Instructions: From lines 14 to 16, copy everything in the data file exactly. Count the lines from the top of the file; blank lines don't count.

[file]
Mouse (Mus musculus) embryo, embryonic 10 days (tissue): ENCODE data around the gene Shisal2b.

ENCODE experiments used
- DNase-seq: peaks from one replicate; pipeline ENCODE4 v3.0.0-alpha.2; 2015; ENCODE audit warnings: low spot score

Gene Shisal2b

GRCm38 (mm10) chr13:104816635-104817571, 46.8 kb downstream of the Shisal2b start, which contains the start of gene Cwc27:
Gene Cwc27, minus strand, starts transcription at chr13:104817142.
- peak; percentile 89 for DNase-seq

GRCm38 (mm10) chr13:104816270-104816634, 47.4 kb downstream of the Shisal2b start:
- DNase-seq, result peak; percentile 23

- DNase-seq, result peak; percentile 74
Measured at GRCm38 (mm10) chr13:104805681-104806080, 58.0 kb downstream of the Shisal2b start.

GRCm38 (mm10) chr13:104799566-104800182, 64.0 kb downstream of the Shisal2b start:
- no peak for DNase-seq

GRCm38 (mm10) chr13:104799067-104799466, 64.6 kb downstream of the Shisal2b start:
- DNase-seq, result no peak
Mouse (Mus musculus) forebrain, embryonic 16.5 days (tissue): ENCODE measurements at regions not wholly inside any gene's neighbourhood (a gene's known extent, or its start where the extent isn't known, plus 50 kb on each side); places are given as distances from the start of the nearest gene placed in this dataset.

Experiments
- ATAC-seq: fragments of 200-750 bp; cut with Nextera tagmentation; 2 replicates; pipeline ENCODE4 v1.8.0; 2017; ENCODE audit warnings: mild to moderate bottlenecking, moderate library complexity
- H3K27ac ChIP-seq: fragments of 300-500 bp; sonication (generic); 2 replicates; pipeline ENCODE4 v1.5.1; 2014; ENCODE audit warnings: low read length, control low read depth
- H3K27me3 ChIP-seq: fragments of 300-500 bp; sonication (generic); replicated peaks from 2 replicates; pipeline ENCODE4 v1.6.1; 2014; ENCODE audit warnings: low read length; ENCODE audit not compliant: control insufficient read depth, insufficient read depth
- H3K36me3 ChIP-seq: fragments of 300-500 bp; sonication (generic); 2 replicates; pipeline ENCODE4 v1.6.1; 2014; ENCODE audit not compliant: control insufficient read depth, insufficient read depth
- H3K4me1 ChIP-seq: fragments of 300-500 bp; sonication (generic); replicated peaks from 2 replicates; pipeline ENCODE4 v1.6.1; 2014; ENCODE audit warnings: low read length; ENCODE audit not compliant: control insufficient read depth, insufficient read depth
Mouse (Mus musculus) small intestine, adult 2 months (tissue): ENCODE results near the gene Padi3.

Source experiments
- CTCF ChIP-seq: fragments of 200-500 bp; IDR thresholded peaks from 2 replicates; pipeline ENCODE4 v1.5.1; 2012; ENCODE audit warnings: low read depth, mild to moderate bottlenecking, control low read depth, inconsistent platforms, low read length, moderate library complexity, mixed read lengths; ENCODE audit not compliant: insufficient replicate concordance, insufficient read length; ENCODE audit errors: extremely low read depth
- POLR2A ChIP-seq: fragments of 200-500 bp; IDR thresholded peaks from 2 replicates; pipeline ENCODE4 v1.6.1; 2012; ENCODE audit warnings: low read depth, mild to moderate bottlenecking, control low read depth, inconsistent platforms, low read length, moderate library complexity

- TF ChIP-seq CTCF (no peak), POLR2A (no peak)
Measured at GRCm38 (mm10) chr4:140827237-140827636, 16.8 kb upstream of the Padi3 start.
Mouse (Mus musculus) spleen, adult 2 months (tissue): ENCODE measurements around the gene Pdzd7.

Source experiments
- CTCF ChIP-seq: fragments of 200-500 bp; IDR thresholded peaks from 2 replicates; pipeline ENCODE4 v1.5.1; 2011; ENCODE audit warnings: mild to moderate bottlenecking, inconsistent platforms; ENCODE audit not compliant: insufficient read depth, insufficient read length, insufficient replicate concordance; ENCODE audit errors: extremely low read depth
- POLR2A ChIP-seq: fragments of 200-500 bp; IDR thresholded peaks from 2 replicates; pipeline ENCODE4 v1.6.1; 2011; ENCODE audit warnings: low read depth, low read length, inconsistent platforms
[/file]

GRCm38 (mm10) chr13:104799067-104799466, 64.6 kb downstream of the Shisal2b start:
- DNase-seq, result no peak
Mouse (Mus musculus) forebrain, embryonic 16.5 days (tissue): ENCODE measurements at regions not wholly inside any gene's neighbourhood (a gene's known extent, or its start where the extent isn't known, plus 50 kb on each side); places are given as distances from the start of the nearest gene placed in this dataset.